Microsoft Surface Pro 6 Is Tedious To Disassemble And Reorganize Compared To Other Products

[Bestbuy618 Notebook Channel]On October 3, Microsoft released a number of new Surface series products – Surface Pro 6, Surface Laptop 2, Surface Studio 2, and Surface Headphones. The Surface Pro 6 update is a bit “steady” in comparison to the other products: the new elegant black color scheme and configuration upgrades. Surface Pro 6 is still worth our attention as the most representative product of the Surface family, as well as the most productive 2-in-1 computer. Surface Pro 6 has bright platinum and elegant black colors, using a resolution of 2736 1824 (267 ppi) 12.3-inch PixelSense display, the ratio is still 3:2, and support 10-point touch.

The processor has been upgraded to an 8th generation Core with i5 and i7 specifications, 8GB or 16GB of RAM, 128GB/256GB/512GB/1TB SSD storage options, IEEE 802.11 a/b/g/n/ac and Bluetooth 4.1 support, and Windows 10 Home Edition is pre-installed.

The Surface Pro 6 has a 5-megapixel front-facing camera that supports Windows Hello facial recognition and an 8-megapixel rear-facing camera, as well as one USB 3.0, 3.5mm headphone jack, micro SDXC card reader, Mini DisplayPort, Surface Professional keyboard cover port, and Surface Connect port. The Surface Pro 6 is relatively satisfactory in terms of expandability as a two-in-one product, but an expansion adapter is still required. The price is naturally a continuation of the Surface series: the Core i5, 8GB RAM, 128GB SSD “Starter Edition” in mainland China is priced at 7,188 yuan; the Core i7, 16GB RAM, 1TB SSD “Top Edition” priced at 17888 yuan… So, after understanding the configuration and price,

In terms of appearance, the Surface Pro 6 does not differ significantly from its predecessor. According to iFixit, the Surface Pro 6 lacks a Type-C port, which is unfortunate given that the more entry-level Surface GO models already have one. To disassemble the Surface Pro 6, begin with the screen, heat up the adhesive, and then remove the display using a warp and suction cup. This reminds me of a scene not long ago when colleagues disassembled an iPhone XS Max, beginning with the screen and paying close attention to disconnect the motherboard display and touch module cables.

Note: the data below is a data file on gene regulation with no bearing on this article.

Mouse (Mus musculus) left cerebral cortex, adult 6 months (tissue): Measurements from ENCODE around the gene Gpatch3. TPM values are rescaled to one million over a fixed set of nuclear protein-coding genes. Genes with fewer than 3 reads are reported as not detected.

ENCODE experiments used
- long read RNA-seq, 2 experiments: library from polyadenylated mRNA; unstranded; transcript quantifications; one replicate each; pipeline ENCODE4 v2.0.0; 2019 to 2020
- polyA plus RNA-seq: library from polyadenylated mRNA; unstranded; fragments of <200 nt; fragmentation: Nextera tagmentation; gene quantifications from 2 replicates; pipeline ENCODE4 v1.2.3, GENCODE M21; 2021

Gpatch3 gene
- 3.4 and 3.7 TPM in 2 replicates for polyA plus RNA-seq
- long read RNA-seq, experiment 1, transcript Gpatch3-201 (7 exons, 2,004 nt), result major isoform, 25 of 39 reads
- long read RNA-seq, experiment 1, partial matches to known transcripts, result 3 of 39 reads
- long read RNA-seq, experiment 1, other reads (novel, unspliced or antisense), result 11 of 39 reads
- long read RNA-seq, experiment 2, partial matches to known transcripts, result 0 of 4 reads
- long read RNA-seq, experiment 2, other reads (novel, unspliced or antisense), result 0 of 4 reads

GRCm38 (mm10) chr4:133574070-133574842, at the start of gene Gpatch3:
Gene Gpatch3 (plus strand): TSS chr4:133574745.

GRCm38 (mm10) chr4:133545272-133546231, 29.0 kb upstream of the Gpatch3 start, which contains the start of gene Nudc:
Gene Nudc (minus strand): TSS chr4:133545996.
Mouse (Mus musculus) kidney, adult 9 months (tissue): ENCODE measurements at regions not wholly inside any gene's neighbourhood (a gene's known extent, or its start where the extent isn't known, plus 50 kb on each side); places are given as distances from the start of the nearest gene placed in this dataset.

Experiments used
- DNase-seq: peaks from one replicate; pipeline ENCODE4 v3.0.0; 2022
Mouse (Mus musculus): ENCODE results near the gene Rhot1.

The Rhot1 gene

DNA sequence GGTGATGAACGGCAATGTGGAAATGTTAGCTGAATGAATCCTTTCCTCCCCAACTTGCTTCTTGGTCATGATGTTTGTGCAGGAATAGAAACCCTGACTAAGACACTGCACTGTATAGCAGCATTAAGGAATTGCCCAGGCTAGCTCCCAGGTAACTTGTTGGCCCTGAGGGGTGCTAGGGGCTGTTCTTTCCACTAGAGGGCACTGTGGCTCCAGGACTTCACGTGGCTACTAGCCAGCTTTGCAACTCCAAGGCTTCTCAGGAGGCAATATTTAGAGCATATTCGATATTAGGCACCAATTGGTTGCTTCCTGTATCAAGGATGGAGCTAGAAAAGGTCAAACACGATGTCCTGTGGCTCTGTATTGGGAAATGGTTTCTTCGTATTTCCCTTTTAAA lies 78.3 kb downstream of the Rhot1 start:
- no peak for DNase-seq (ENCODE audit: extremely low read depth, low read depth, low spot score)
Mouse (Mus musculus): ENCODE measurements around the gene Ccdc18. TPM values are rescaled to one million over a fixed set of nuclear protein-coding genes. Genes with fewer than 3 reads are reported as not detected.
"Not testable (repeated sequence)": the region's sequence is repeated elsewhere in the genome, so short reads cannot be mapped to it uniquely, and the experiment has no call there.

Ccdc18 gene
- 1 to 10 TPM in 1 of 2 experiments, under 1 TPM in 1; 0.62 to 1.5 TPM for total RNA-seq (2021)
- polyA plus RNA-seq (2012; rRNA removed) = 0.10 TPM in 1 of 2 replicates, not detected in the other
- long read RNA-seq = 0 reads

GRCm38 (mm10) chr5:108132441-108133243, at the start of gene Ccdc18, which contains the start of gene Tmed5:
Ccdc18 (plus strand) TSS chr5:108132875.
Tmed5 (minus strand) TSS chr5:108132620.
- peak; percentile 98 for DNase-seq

Furthermore, the greater the size of the screen disassembly, the greater the attention should be paid to the force of the way to avoid accidental damage.

On the back of the display panel, you can see the following control components: a red box for Microsoft X904169 06 CL1706 (iFixit speculated that it may be a Surface Pen controller); an orange box for Microsoft X904163 01 CL1708; and a yellow box for Analogix ANX2604 (iFixit speculated that it may be a DisplayPort converter). The Surface Pro 6 can use the Surface Pro 5’s monitor normally… The next part of the cooling section, the motherboard above the heat pipe in the shape of an “octopus,” extended to all parts of the body.

On the left side, additional heat pipes are installed and covered with multiple cooling pads.

It should be noted that this disassembly for the i5 version, yes, there is still no fan, so the body weight is also a little lighter (14g) when compared to the i7 version. The top left corner is obviously reserved for the fan, above the main board, and the four-cell battery occupies nearly one-half of the space below. Lift the cooling pad, disassemble and remove the heatsink, and then remove the motherboard.

To begin the motherboard introduction, the red box represents the Intel Core i5-8250U processor; the orange box represents the Samsung K4E6E304EB-EGCF 2GB LPDDR3 DRAM (4 chips, 8GB total); the yellow box represents the SKhynix HFB1M8M0331A (BC501) 128GB NVMe SSD; the green box represents the Marvell W8897 802.11ac, NFC, and Bluetooth SoC; the blue box represents the Nu

The battery on the Surface Pro 6 is 45Wh (7.57V x 5940mAh), the same as on its predecessor. The next step is to remove the speaker and camera modules, which are separate modules, but there are some minor difficulties in disassembly. According to iFixit, there should be no points for fixability here, and I’ll send you a family photo of the disassembly.

iFixit for Surface Pro 6 received a repairability score of 1 (out of 10); the higher the score, the easier it is to repair. This demonstrates the high difficulty of repair! However, the disassembly requires first removing the screen, which increases the difficulty of disassembly, as the expensive display is very “fragile,” and battery replacement is required to completely disassemble the entire machine can. in addition to the onboard integrated storage…

Overall, iFixit’s verdict is that the Surface Pro 6’s complex structure makes all disassembly and reassembly tedious when compared to other tablets.